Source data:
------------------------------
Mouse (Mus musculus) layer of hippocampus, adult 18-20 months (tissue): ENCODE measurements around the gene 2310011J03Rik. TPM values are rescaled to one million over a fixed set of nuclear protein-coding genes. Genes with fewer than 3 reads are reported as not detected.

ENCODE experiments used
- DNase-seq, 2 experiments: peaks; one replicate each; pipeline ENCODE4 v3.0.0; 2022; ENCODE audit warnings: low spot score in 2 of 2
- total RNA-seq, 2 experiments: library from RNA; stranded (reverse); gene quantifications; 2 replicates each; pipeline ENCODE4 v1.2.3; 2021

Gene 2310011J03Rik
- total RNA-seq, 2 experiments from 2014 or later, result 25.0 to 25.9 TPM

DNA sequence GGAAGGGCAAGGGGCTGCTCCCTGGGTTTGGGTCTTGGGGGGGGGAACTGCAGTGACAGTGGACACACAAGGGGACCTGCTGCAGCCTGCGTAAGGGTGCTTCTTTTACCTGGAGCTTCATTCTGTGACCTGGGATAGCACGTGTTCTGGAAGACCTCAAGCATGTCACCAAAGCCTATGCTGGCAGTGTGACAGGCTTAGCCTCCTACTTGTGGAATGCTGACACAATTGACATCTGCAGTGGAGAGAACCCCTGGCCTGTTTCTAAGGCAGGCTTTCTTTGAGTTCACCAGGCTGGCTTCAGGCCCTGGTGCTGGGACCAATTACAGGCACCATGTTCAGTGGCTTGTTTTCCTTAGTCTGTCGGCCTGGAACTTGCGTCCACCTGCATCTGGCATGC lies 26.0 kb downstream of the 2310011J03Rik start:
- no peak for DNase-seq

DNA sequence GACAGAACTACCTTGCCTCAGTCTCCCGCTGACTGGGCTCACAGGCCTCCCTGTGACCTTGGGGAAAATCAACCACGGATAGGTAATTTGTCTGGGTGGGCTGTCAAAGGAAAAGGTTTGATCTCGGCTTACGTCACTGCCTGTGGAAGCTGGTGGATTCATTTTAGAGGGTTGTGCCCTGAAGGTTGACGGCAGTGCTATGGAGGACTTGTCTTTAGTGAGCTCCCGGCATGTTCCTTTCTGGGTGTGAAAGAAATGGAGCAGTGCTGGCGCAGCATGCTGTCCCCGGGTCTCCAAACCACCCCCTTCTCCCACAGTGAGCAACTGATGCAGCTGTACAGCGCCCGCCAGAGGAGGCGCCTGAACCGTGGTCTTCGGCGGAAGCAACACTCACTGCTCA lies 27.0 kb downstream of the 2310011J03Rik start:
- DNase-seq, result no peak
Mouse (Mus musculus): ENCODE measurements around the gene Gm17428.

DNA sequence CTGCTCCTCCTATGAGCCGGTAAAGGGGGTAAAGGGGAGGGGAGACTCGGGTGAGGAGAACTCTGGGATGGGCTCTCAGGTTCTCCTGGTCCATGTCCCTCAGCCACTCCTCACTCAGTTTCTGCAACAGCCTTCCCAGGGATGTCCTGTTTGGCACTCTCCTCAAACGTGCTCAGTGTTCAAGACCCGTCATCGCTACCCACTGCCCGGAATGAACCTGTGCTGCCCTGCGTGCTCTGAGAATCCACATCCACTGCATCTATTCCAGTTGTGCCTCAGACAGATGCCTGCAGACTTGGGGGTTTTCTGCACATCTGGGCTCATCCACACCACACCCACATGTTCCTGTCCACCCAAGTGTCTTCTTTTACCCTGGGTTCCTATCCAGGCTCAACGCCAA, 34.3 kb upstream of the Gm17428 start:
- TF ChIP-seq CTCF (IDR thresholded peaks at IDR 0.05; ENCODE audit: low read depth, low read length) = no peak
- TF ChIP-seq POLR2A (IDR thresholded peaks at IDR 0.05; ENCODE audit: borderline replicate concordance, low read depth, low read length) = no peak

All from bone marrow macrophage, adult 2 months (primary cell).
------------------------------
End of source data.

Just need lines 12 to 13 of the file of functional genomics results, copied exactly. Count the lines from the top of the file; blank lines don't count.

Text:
DNA sequence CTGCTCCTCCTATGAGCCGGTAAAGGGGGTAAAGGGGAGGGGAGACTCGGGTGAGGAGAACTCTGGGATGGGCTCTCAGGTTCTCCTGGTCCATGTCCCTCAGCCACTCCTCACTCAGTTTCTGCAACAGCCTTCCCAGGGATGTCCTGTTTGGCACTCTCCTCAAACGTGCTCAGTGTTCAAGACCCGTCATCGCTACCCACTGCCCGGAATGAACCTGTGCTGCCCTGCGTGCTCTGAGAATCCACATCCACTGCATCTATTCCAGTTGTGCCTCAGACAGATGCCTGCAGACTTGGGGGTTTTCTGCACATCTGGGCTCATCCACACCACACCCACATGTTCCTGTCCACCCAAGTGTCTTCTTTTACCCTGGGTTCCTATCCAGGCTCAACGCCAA, 34.3 kb upstream of the Gm17428 start:
- TF ChIP-seq CTCF (IDR thresholded peaks at IDR 0.05; ENCODE audit: low read depth, low read length) = no peak